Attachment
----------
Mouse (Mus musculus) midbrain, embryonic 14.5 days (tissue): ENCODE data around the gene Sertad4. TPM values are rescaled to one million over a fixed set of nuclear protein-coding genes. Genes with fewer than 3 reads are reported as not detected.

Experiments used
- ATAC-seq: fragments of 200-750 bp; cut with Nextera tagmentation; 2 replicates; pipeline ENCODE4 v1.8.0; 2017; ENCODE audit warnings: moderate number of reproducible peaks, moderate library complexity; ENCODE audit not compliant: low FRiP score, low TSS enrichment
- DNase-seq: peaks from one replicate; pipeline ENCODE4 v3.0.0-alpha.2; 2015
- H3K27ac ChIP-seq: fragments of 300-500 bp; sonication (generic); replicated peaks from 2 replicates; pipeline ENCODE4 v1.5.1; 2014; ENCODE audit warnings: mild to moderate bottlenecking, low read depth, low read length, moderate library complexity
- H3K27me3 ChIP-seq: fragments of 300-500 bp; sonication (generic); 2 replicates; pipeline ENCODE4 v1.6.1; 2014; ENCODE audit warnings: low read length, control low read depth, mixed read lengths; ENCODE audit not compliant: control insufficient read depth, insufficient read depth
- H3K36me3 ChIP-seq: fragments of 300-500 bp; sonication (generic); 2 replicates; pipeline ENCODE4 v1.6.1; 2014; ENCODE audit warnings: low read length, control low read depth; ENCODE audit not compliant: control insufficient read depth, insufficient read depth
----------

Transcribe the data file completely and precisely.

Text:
Mouse (Mus musculus) midbrain, embryonic 14.5 days (tissue): ENCODE data around the gene Sertad4. TPM values are rescaled to one million over a fixed set of nuclear protein-coding genes. Genes with fewer than 3 reads are reported as not detected.

Experiments used
- ATAC-seq: fragments of 200-750 bp; cut with Nextera tagmentation; 2 replicates; pipeline ENCODE4 v1.8.0; 2017; ENCODE audit warnings: moderate number of reproducible peaks, moderate library complexity; ENCODE audit not compliant: low FRiP score, low TSS enrichment
- DNase-seq: peaks from one replicate; pipeline ENCODE4 v3.0.0-alpha.2; 2015
- H3K27ac ChIP-seq: fragments of 300-500 bp; sonication (generic); replicated peaks from 2 replicates; pipeline ENCODE4 v1.5.1; 2014; ENCODE audit warnings: mild to moderate bottlenecking, low read depth, low read length, moderate library complexity
- H3K27me3 ChIP-seq: fragments of 300-500 bp; sonication (generic); 2 replicates; pipeline ENCODE4 v1.6.1; 2014; ENCODE audit warnings: low read length, control low read depth, mixed read lengths; ENCODE audit not compliant: control insufficient read depth, insufficient read depth
- H3K36me3 ChIP-seq: fragments of 300-500 bp; sonication (generic); 2 replicates; pipeline ENCODE4 v1.6.1; 2014; ENCODE audit warnings: low read length, control low read depth; ENCODE audit not compliant: control insufficient read depth, insufficient read depth